Happiest Season doesn’t sand down its edges to fit into a cozy template. Although there’s usually no doubting where the principle characters are going to end up in this kind of movie, DuVall keeps viewers guessing, most notably with the inclusion of Harper’s fiery ex, played by Aubrey Plaza. There’s a significant online contingent who feel the story should’ve played out differently between the two leads, but, as it stands, Riley presents not just an anchor in the queer world Abby knows so well (the duo visits a lesbian bar where Drag Race legends Jinkx Monsoon and Ben DeLaCreme perform a Christmas duet) but an insight into who Harper might really be underneath the highly-polished surface.
Even Harper’s hair gets sleeker the minute she arrives home, which jars against Abby’s messy, bottle-blonde locks. The constant juxtaposition between the woman Harper is pretending to be, or perhaps desperately wants to be if only she could force herself to be straight, and Abby’s free-wheeling, bag lady chic is just one of the many clever stylistic tics employed by DuVall and her talented, mostly female crew. The food, clothes and Christmas decorations are all very Nancy Meyers, very wish fulfillment-y, but there’s an unnatural sheen to everything too. As Harper’s older sister, Alison Brie’s hair is styled poker-straight to emphasize her death-grip on everything in her ostensibly perfect life.
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The cast is uniformly wonderful, with each new character signaling the arrival of a beloved actor, from Brie to the scene-stealing Holland, Plaza of course and Ana Gasteyer as a scheming local politico. Schitt’s Creek breakout Dan Levy nearly runs away with Happiest Season, however, as Abby’s GBF who spends much of his time on the phone to her and acts as kind of an audience surrogate, consistently encouraging Abby to stand up for herself or to simply leave. Levy’s droll delivery is welcome as always, but he shines even brighter when giving an eloquent speech about the nature of coming out that cuts incredibly close to the bone.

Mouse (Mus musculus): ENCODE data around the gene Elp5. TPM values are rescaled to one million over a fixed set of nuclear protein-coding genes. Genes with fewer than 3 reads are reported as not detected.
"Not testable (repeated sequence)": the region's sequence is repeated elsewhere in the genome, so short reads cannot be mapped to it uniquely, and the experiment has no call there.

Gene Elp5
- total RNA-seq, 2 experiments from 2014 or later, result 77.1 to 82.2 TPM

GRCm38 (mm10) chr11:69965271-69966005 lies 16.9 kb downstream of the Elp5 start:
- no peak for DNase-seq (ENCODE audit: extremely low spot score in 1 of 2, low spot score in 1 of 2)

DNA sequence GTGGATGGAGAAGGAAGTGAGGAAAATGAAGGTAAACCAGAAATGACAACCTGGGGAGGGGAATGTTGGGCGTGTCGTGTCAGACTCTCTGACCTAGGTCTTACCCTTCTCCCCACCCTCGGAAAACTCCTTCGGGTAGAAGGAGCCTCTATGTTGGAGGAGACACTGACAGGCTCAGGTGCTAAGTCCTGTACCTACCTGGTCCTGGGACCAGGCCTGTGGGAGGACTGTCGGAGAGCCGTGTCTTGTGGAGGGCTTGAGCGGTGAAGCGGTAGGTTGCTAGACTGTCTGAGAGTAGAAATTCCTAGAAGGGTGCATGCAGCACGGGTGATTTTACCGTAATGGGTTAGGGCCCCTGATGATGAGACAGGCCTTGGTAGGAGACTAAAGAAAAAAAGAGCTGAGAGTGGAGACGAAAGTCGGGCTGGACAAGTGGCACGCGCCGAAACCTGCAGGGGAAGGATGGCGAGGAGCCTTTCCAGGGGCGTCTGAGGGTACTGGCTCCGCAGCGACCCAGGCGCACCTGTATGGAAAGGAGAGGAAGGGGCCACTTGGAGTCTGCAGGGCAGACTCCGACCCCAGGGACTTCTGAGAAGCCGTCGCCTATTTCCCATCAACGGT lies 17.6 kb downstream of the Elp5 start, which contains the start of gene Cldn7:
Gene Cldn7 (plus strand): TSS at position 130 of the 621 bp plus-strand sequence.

It is in these moments that Happiest Season transcends its holiday movie trappings to become something deeper and more meaningful. Even when Christmas-y stuff does feature, DuVall gives it a modern, quirky spin, such as when sleigh bells punctuate a late-night dash through the house like gunshots in an action movie. The songs featured throughout are pop rather than classical, emphasizing the film’s more radicalized standing, and the final ditty is by lesbian singing duo Tegan and Sara. The central message is about acceptance, rather than twisting oneself into knots to fit into some prescribed notion of “normality,” which chimes well with all these little details.
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To that end, DuVall remains non-judgmental, even when it comes to the cruel setup which, it must be noted, many queer viewers will recognize from their own lives. Harper isn’t simply a bad person, and Abby isn’t completely right in trying to force her to come out faster. Their love story is knotty and complicated, with no obvious resolution, and a certain amount of compromise is required from both women if they want to move forward together. Davis and Stewart have a relaxed chemistry, but their connection is missing an element of fire to truly convince — more snatched kisses certainly wouldn’t have gone astray. And yet, they sell the hell out of it again and again regardless.
There are plenty of wacky hijinks and laugh out loud moments, particularly early on, but DuVall is more interested in telling a realistic story than providing a queer fairy-tale, as much as that might feel necessary right now. From the chic lesbian styling (so many suits!) to the casting of out queer actors like Stewart and Levy in leading roles, the mission of the talented writer-director, a proud lesbian herself, is clear: Happiest Season may not be the cozy, easy and festive rom-com that many were expecting, but for those looking for something more challenging, it’s a vital, moving and essential watch any time of year.
Joey Keogh (@JoeyLDG) is a writer from Dublin, Ireland with an unhealthy appetite for horror movies and Judge Judy. In stark contrast with every other Irish person ever, she’s straight edge. Hello to Jason Isaacs.